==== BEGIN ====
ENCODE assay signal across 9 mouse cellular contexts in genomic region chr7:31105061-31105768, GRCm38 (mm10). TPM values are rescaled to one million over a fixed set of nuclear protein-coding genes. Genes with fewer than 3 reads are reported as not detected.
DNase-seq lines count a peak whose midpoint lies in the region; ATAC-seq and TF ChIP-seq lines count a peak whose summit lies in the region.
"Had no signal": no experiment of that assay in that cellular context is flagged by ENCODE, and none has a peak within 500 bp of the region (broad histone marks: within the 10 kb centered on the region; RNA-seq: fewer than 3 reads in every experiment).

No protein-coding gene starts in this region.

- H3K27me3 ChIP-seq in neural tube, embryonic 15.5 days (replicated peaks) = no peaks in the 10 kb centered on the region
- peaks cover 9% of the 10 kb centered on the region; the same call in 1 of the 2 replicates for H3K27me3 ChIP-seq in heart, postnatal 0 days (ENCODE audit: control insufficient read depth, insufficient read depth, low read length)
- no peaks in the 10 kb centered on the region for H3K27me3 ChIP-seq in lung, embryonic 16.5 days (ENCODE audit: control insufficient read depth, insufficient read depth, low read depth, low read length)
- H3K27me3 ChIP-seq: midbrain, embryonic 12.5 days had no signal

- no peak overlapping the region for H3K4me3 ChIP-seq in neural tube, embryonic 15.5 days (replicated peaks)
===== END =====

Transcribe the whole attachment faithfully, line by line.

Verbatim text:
ENCODE assay signal across 9 mouse cellular contexts in genomic region chr7:31105061-31105768, GRCm38 (mm10). TPM values are rescaled to one million over a fixed set of nuclear protein-coding genes. Genes with fewer than 3 reads are reported as not detected.
DNase-seq lines count a peak whose midpoint lies in the region; ATAC-seq and TF ChIP-seq lines count a peak whose summit lies in the region.
"Had no signal": no experiment of that assay in that cellular context is flagged by ENCODE, and none has a peak within 500 bp of the region (broad histone marks: within the 10 kb centered on the region; RNA-seq: fewer than 3 reads in every experiment).

No protein-coding gene starts in this region.

- H3K27me3 ChIP-seq in neural tube, embryonic 15.5 days (replicated peaks) = no peaks in the 10 kb centered on the region
- peaks cover 9% of the 10 kb centered on the region; the same call in 1 of the 2 replicates for H3K27me3 ChIP-seq in heart, postnatal 0 days (ENCODE audit: control insufficient read depth, insufficient read depth, low read length)
- no peaks in the 10 kb centered on the region for H3K27me3 ChIP-seq in lung, embryonic 16.5 days (ENCODE audit: control insufficient read depth, insufficient read depth, low read depth, low read length)
- H3K27me3 ChIP-seq: midbrain, embryonic 12.5 days had no signal

- no peak overlapping the region for H3K4me3 ChIP-seq in neural tube, embryonic 15.5 days (replicated peaks)